While Strapped and Generation Debt are valuable in exposing the dire straits confronting young adults, they largely elaborate the story told in Douglas Coupland's 1991 novel, Generation X. The shrunken prospects of that generation (those born roughly between the early 1960s and the early 1980s) received a good deal of commentary in the 1990s, and several books, notably Late Bloomers: Coming of Age in Today's America: The Right Place at the Wrong Time by David Lipsky and Alexander Abrams, pinpointed problems like debt — Lipsky and Abrams in a chapter neatly called "Indentured Students." (The scholarly genie on my shoulder compels me to mention that neither Draut nor Kamenetz mention this predecessor.)
There is a tendency to render American history in terms of generations (for instance, Generation X has also been designated as the "13th Generation," that is, the 13th from the American Revolution). There is also an attraction to thinking about social problems in terms of youth and age, in an American tradition that includes books like Paul Goodman's Growing Up Absurd (1960). But many of the problems that Draut and Kamenetz detail are not a result of age, but of class. Given that the average age of undergraduates has risen to the mid-20s, student debt is not just an issue of youth; it is a question of rich and poor, of the fortunate third who can afford tuition upfront and those who can't. That is a question of equality and social justice, although it might be more keenly felt by those first gaining a franchise in adult society.
The increasing financial burden that students and parents must bear represents several shifts in the idea of higher education. The first involves the change from higher education as a public entitlement to a private service. The designers of the post-World War II university kept tuitions low, opening ivied gates to record numbers of students, particularly from classes previously excluded. I call this the "welfare-state university" because it instantiated the policies and ethos of the postwar, liberal welfare state. Now the paradigm for university financing is no longer a public entitlement primarily offset by the state but a privatized service, whereby each citizen has to pay a substantial portion of his or her own way. I call this the "post-welfare-state university" because it carries out the policies and ethos of the neoconservative dismantling of the welfare state.
Another shift involves the idea of higher education's changing from primarily a social good to an individual good. In the postwar years, higher education was conceived of as a national mobilization, in part carrying over from the ethos of the war years, in part as a legacy of the New Deal, and in part as a response to the cold war. Its unifying aim was for the social good, to produce the engineers, scientists, and even humanists needed to strengthen the country. Now higher education is conceived primarily as a good for individuals — to get a better job and higher earning potential throughout one's life, as endless reports tell us.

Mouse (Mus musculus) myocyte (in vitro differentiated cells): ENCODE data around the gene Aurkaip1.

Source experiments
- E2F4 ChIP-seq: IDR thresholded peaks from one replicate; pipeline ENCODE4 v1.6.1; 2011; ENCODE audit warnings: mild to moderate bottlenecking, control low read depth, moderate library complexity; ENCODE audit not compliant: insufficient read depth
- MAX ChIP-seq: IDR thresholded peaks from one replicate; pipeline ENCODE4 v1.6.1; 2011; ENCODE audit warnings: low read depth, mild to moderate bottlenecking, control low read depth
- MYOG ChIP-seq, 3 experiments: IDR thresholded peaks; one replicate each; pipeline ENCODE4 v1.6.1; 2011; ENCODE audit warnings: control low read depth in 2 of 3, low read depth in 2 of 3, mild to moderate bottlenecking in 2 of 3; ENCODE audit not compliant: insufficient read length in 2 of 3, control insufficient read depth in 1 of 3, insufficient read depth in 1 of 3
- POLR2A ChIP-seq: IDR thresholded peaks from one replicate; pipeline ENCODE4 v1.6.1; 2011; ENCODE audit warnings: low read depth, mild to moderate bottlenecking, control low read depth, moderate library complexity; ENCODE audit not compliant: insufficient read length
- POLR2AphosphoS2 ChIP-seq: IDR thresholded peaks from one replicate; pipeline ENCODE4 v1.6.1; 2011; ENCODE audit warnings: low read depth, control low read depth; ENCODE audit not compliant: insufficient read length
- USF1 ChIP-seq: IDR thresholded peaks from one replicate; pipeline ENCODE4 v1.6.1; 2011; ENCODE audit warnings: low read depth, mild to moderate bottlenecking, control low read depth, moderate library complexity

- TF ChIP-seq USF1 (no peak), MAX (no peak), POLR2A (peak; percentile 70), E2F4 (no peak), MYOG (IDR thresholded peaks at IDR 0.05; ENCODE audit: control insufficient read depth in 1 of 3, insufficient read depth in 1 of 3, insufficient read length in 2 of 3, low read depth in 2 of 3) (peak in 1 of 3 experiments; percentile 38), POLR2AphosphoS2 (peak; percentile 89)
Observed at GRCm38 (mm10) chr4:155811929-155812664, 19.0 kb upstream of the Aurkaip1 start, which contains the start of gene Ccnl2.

Finally, the idea of higher education is changing from youthful exemption to market conscription, which is itself a shift in the vision of the future, particularly in the hope we have for our young. The traditional idea of education is based on social hope, providing an exemption from work for the younger members of society to explore their interests, develop their talents, and receive useful training, in the belief that it will benefit society in the future. Society pays it forward. That assumption obviously applies to elementary and secondary education (although, in the voucher movement, it is no longer assured there either), and it extends to the university.
The welfare-state university promulgated a combination of ideal and utilitarian goals, providing inexpensive tuition and generous aid, and financing massive campus expansions. It offered an exemption not to grant leisure but to allow equal opportunity to achieve merit. The new paradigm sees the young not as a special group to be exempted or protected from the market but as already fair game in the market. Debt puts a sizable tariff on social hope.
For students, that is, but not for banks. As currently instituted, student loans are more an entitlement for the banking industry than for students. The federal government pays the interest while one is enrolled in college and for a short grace period after graduation or leaving college, so it provides a modest "start-up," as with a business loan, but no aid toward the actual principal. For lenders, the federal government insures the loans. In other words, banks bear no risk, and the structure of federal loan programs provides a safety net for banks. That is not kosher capitalism. The premise of money lending and investment, say for a home mortgage, is that interest is assessed and deserved in proportion to risk. With the handout for student loans, banks have profited stunningly. Sallie Mae, the largest student-loan provider, reported a profit margin of 41 percent in the last 12 months (as of March 31).